Endangered languages, endangered thought
rkephart at unf.edu
Thu Mar 5 02:44:36 UTC 2009
On 3/4/09 5:59 AM, "Anthea Fraser Gupta" <A.F.Gupta at leeds.ac.uk> wrote:
> Languages shouldn't be put in reservations any more than people should.
> Even if you speak the same 'language' as your all your
> great-great-grandparents did (which I happen to) you do not know the
> same bits of it as they do, because you are engaged in different
> activities and because the world has changed. New diversities arise as
> old ones go. New 'languages' develop from processes of separation and
I have to say I pretty much agree with this. In my own case, I don't even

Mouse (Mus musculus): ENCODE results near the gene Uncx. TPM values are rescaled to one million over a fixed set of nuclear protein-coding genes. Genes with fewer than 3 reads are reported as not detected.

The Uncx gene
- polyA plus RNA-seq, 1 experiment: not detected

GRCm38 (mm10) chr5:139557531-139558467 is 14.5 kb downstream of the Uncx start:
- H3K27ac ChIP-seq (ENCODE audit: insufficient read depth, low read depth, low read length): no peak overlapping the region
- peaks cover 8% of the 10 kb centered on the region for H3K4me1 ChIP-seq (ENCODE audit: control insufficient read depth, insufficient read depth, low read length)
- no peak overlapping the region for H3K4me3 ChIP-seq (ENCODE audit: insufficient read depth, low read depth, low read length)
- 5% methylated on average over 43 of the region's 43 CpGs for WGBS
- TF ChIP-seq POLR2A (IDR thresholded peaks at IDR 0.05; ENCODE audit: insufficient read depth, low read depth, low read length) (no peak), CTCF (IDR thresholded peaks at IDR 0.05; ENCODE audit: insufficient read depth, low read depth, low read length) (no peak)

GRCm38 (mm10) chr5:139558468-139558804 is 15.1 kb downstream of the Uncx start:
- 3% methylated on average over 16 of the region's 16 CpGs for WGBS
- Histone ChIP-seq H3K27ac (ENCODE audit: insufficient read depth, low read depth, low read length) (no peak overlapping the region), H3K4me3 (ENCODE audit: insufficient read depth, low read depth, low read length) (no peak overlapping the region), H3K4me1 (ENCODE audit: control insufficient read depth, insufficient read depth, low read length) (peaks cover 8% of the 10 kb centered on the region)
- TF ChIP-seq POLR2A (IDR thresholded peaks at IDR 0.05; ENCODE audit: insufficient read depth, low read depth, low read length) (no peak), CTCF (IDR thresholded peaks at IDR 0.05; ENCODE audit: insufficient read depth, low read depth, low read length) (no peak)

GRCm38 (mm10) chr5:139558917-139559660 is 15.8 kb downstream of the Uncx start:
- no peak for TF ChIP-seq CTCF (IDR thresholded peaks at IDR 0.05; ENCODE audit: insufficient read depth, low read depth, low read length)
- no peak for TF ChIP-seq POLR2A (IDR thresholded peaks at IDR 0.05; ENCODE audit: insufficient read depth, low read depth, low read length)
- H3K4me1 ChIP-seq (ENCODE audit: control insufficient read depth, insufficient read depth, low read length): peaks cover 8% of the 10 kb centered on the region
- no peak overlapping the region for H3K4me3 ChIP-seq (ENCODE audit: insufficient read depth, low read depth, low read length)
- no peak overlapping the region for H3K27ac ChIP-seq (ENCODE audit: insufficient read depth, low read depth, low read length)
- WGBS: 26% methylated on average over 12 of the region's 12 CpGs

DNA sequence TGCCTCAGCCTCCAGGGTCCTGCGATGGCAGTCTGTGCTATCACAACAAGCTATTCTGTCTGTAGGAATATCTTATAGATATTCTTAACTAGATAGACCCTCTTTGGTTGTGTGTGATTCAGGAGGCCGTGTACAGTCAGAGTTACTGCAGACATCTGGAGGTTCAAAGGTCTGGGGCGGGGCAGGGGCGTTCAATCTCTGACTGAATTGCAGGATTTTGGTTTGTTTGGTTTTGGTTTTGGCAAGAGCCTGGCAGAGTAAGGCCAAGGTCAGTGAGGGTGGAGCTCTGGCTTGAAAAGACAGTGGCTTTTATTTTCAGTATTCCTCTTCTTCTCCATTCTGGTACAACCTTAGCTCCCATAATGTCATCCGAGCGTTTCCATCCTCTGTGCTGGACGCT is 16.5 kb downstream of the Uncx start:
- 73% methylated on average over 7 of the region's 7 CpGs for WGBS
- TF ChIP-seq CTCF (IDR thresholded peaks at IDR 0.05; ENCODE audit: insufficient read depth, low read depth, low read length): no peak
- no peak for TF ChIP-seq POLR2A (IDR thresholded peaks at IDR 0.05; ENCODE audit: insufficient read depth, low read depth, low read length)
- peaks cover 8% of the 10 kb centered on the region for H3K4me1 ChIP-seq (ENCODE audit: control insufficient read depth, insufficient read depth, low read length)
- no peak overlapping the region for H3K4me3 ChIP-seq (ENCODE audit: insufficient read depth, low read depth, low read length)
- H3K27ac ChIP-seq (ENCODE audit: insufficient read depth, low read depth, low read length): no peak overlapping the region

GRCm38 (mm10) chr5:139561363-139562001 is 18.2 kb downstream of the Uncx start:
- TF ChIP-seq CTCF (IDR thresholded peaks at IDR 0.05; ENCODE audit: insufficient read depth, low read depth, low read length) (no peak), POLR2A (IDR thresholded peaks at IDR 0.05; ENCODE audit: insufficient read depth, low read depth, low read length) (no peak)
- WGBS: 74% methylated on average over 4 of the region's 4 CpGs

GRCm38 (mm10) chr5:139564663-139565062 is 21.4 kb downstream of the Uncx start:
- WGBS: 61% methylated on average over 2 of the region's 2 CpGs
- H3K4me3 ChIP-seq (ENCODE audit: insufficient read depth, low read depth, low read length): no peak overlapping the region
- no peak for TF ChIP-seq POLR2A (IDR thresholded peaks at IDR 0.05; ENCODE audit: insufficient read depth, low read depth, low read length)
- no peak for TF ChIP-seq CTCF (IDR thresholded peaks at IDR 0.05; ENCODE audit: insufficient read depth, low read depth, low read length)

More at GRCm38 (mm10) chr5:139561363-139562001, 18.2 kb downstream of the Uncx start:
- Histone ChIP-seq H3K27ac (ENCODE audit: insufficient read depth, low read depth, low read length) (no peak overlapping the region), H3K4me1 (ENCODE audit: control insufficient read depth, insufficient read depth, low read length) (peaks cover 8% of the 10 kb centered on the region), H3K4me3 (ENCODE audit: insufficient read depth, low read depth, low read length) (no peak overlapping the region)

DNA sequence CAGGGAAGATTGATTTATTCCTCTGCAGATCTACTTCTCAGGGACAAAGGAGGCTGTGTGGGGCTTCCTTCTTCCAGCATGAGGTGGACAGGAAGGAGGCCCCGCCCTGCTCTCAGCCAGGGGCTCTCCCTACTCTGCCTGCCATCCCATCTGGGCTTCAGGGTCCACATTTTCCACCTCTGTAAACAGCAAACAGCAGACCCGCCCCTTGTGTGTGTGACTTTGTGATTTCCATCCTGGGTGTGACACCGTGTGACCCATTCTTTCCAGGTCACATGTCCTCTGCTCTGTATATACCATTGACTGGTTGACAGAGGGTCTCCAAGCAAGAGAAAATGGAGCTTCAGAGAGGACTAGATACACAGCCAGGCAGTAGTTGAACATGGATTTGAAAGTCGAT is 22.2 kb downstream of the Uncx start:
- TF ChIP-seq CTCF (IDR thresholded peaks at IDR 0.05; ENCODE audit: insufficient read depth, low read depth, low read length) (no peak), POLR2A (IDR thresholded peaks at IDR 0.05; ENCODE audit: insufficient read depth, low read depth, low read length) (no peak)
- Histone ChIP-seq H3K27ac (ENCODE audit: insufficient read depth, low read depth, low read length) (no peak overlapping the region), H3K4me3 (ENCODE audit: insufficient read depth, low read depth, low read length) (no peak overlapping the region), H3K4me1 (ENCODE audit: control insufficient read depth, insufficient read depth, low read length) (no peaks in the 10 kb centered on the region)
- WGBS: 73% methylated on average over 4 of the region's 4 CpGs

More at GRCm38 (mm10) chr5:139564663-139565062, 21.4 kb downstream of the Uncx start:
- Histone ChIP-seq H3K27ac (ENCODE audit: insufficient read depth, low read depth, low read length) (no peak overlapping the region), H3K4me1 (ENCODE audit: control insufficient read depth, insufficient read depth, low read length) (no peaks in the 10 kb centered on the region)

speak the "same" language as my grandfather, who to my knowledge never left
Appalachia. He used past tense verb forms that I, somehow, didn't get from
his son, such as "retch" for reached, or "tuck" for took. He also knew the
lexicon associated with working with horses and horse-drawn wagons, whereas
I know virtually nothing about these things.
How many dialects of the Human Language have come and gone since H. erectus?
Associate Professor of Anthropology
University of North Florida
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